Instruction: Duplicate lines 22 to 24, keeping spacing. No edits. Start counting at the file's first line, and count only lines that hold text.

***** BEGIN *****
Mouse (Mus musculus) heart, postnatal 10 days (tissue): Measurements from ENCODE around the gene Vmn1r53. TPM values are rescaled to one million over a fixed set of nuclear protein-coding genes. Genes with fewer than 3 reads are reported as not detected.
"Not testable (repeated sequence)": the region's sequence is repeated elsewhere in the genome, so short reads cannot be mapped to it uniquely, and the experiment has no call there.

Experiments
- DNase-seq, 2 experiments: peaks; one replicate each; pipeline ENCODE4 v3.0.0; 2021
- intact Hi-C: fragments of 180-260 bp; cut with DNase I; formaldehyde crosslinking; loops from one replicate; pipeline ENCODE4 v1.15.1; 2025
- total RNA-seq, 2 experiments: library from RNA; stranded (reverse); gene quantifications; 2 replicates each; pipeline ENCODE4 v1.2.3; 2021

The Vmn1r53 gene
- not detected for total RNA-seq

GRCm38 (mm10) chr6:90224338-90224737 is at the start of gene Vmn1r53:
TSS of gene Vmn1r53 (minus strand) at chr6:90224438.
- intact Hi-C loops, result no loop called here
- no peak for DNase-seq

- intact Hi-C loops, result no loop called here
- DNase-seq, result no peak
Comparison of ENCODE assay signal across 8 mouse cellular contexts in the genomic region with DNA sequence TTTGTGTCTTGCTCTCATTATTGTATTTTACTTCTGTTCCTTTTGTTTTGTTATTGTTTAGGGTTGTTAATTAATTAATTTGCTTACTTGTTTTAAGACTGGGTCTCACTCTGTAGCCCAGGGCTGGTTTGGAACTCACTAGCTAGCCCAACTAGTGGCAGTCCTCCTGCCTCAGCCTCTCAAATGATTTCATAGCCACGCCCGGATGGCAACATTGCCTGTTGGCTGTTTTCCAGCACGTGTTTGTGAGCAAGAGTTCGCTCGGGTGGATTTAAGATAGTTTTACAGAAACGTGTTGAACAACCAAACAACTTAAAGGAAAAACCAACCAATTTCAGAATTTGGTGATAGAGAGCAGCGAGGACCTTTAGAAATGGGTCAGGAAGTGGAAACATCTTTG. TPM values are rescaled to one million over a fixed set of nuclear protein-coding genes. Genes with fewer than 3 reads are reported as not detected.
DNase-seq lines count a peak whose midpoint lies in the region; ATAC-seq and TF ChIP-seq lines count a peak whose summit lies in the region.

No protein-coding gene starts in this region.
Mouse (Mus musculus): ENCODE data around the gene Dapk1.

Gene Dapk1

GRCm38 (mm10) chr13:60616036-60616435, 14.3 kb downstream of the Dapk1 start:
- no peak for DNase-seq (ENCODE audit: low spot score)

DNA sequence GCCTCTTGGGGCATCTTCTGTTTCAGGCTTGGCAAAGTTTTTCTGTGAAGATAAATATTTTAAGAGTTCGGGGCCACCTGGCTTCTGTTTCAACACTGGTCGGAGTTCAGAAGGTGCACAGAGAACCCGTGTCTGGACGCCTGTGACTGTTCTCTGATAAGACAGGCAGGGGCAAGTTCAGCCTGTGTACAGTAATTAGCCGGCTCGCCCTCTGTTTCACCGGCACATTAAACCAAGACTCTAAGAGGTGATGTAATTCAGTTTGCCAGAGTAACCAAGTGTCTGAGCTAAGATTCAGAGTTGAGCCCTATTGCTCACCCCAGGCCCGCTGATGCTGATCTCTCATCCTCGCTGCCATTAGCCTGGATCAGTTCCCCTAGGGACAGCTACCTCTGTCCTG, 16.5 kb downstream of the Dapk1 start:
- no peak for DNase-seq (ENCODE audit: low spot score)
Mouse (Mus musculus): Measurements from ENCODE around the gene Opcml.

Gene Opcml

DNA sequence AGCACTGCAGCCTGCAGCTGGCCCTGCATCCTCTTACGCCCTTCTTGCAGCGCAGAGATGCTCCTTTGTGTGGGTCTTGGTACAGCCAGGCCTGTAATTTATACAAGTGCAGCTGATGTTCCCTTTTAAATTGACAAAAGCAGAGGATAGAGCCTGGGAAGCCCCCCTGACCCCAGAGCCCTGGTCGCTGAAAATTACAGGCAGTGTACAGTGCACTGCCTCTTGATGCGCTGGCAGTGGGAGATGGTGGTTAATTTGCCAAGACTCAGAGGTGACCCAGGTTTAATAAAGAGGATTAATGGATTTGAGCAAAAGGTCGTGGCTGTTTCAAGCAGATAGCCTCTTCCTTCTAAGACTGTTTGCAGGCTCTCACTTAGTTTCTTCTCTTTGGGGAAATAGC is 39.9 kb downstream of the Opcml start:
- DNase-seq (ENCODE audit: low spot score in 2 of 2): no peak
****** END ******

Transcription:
DNA sequence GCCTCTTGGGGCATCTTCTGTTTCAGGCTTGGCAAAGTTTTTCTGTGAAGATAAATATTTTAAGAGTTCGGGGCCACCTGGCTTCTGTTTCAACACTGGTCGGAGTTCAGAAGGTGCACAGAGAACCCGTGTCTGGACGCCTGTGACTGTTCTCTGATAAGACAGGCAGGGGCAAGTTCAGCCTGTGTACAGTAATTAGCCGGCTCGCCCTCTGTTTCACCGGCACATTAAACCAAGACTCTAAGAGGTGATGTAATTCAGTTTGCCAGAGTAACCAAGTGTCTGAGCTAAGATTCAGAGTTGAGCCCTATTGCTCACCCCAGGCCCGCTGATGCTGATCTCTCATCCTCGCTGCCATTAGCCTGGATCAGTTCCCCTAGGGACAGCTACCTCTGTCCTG, 16.5 kb downstream of the Dapk1 start:
- no peak for DNase-seq (ENCODE audit: low spot score)
Mouse (Mus musculus): Measurements from ENCODE around the gene Opcml.